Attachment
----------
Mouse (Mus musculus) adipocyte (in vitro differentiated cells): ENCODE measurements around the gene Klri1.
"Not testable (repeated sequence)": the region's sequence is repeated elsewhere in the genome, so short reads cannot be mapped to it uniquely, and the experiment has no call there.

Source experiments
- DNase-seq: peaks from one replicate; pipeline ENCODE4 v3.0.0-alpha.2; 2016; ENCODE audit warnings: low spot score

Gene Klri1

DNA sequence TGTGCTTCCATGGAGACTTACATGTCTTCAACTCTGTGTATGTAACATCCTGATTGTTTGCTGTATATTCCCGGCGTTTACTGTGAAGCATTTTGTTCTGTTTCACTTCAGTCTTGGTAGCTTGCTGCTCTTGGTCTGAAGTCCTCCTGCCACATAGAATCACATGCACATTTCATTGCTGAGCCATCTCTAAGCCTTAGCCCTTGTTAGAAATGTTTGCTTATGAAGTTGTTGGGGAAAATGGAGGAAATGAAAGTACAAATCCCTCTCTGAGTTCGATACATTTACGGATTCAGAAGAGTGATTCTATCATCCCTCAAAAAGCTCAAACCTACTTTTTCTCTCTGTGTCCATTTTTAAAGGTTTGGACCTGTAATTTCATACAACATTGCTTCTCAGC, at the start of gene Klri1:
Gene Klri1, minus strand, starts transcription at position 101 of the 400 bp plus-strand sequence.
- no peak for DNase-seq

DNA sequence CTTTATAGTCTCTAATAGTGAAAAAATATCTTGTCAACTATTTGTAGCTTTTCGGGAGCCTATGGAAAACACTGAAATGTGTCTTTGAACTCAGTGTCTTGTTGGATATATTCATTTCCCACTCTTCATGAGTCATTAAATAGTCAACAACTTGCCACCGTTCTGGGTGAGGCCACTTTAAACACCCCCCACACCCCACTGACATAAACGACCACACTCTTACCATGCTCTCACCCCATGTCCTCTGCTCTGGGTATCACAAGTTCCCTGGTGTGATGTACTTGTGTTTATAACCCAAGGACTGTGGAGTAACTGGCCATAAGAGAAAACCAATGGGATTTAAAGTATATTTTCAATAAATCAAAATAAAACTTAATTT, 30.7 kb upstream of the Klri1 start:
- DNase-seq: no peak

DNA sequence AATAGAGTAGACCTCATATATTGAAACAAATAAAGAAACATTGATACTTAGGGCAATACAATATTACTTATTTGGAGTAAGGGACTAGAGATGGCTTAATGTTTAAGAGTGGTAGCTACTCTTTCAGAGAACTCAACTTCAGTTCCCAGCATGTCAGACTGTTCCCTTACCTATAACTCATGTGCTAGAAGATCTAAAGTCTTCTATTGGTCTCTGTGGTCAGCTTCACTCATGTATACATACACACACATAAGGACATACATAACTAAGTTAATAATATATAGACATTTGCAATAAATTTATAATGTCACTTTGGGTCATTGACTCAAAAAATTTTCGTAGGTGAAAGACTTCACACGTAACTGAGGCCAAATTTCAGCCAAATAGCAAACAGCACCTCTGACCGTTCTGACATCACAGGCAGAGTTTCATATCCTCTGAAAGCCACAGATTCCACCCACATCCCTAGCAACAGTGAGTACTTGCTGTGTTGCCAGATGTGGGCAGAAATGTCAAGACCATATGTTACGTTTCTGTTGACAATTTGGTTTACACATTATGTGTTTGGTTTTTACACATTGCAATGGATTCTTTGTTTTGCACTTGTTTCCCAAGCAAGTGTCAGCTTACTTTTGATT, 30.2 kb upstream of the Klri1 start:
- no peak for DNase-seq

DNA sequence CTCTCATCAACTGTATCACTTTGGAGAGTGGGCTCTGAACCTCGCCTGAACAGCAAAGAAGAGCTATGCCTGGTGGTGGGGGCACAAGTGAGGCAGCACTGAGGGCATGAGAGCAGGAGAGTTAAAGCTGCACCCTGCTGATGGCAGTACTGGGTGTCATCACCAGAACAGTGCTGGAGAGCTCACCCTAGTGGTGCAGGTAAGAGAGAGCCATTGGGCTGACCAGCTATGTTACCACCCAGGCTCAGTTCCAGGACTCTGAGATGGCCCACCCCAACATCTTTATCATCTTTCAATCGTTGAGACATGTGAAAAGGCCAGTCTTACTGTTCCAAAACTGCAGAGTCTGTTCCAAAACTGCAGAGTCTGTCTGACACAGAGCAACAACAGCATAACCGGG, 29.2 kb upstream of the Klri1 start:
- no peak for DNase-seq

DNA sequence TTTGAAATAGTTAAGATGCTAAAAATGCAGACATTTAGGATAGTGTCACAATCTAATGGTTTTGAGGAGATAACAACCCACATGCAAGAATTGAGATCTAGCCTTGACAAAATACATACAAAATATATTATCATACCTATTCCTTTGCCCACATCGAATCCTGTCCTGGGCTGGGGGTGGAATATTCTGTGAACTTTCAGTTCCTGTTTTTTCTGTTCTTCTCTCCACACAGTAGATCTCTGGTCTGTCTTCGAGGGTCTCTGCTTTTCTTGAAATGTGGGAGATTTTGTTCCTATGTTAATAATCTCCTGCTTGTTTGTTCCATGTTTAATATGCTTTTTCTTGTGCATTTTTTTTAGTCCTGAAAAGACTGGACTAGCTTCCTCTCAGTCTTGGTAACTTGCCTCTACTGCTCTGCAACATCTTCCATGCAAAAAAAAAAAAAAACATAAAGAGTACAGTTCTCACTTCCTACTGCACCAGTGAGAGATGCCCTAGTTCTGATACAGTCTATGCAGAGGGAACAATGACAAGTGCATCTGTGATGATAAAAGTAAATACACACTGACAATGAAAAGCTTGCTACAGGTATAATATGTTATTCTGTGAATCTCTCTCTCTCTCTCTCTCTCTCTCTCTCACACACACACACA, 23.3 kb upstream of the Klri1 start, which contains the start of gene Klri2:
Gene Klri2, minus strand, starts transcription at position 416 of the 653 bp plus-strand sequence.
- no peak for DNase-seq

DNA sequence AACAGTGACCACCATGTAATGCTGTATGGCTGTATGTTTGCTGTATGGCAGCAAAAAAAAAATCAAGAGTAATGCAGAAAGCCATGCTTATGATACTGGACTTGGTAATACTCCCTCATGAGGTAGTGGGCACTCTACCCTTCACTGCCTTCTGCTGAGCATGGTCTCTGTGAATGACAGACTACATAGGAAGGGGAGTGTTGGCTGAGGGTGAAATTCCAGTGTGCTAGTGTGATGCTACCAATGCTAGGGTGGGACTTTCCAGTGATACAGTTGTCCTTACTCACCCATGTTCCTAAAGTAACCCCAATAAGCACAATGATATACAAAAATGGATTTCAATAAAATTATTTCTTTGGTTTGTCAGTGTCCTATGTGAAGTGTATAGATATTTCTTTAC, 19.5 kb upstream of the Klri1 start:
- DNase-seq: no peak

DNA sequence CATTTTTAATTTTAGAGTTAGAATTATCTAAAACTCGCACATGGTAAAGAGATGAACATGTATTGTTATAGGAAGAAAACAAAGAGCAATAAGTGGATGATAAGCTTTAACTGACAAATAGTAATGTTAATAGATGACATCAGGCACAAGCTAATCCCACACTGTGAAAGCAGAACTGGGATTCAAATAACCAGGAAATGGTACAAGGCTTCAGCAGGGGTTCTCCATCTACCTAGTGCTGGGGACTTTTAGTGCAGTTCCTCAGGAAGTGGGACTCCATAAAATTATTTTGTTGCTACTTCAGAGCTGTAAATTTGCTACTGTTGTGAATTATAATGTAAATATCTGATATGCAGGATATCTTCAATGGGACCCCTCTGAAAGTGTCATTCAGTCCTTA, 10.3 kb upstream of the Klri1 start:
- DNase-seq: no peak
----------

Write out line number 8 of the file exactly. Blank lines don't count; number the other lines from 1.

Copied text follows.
- no peak for DNase-seq